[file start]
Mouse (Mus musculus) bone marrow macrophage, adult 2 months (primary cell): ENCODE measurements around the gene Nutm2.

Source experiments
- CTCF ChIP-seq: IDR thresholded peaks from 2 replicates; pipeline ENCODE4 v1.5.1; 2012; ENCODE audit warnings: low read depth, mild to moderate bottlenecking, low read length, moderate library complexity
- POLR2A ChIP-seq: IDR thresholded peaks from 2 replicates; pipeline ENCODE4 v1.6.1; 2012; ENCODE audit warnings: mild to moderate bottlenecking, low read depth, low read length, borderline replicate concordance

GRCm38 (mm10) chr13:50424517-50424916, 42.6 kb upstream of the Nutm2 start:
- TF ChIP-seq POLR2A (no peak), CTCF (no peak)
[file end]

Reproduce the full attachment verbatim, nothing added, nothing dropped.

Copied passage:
Mouse (Mus musculus) bone marrow macrophage, adult 2 months (primary cell): ENCODE measurements around the gene Nutm2.

Source experiments
- CTCF ChIP-seq: IDR thresholded peaks from 2 replicates; pipeline ENCODE4 v1.5.1; 2012; ENCODE audit warnings: low read depth, mild to moderate bottlenecking, low read length, moderate library complexity
- POLR2A ChIP-seq: IDR thresholded peaks from 2 replicates; pipeline ENCODE4 v1.6.1; 2012; ENCODE audit warnings: mild to moderate bottlenecking, low read depth, low read length, borderline replicate concordance

GRCm38 (mm10) chr13:50424517-50424916, 42.6 kb upstream of the Nutm2 start:
- TF ChIP-seq POLR2A (no peak), CTCF (no peak)